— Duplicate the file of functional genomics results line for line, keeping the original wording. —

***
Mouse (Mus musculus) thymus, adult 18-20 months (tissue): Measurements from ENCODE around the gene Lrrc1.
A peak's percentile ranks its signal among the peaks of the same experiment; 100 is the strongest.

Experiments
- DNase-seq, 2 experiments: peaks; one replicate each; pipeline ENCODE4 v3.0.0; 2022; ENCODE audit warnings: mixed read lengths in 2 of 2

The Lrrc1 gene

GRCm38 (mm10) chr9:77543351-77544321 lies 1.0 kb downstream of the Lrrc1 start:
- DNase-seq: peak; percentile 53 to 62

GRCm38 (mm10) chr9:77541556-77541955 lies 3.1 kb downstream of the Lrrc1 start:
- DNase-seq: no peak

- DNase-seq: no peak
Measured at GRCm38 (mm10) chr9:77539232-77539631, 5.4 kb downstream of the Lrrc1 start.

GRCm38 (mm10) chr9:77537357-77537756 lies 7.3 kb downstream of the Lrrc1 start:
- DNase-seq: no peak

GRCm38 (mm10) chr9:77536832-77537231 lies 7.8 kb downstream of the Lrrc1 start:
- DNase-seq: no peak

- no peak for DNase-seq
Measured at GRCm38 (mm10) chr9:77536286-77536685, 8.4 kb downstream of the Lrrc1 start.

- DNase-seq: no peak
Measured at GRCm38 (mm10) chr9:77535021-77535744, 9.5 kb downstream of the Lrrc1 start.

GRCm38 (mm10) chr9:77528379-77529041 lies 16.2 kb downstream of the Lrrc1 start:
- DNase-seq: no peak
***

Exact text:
Mouse (Mus musculus) thymus, adult 18-20 months (tissue): Measurements from ENCODE around the gene Lrrc1.
A peak's percentile ranks its signal among the peaks of the same experiment; 100 is the strongest.

Experiments
- DNase-seq, 2 experiments: peaks; one replicate each; pipeline ENCODE4 v3.0.0; 2022; ENCODE audit warnings: mixed read lengths in 2 of 2

The Lrrc1 gene

GRCm38 (mm10) chr9:77543351-77544321 lies 1.0 kb downstream of the Lrrc1 start:
- DNase-seq: peak; percentile 53 to 62

GRCm38 (mm10) chr9:77541556-77541955 lies 3.1 kb downstream of the Lrrc1 start:
- DNase-seq: no peak

- DNase-seq: no peak
Measured at GRCm38 (mm10) chr9:77539232-77539631, 5.4 kb downstream of the Lrrc1 start.

GRCm38 (mm10) chr9:77537357-77537756 lies 7.3 kb downstream of the Lrrc1 start:
- DNase-seq: no peak

GRCm38 (mm10) chr9:77536832-77537231 lies 7.8 kb downstream of the Lrrc1 start:
- DNase-seq: no peak

- no peak for DNase-seq
Measured at GRCm38 (mm10) chr9:77536286-77536685, 8.4 kb downstream of the Lrrc1 start.

- DNase-seq: no peak
Measured at GRCm38 (mm10) chr9:77535021-77535744, 9.5 kb downstream of the Lrrc1 start.

GRCm38 (mm10) chr9:77528379-77529041 lies 16.2 kb downstream of the Lrrc1 start:
- DNase-seq: no peak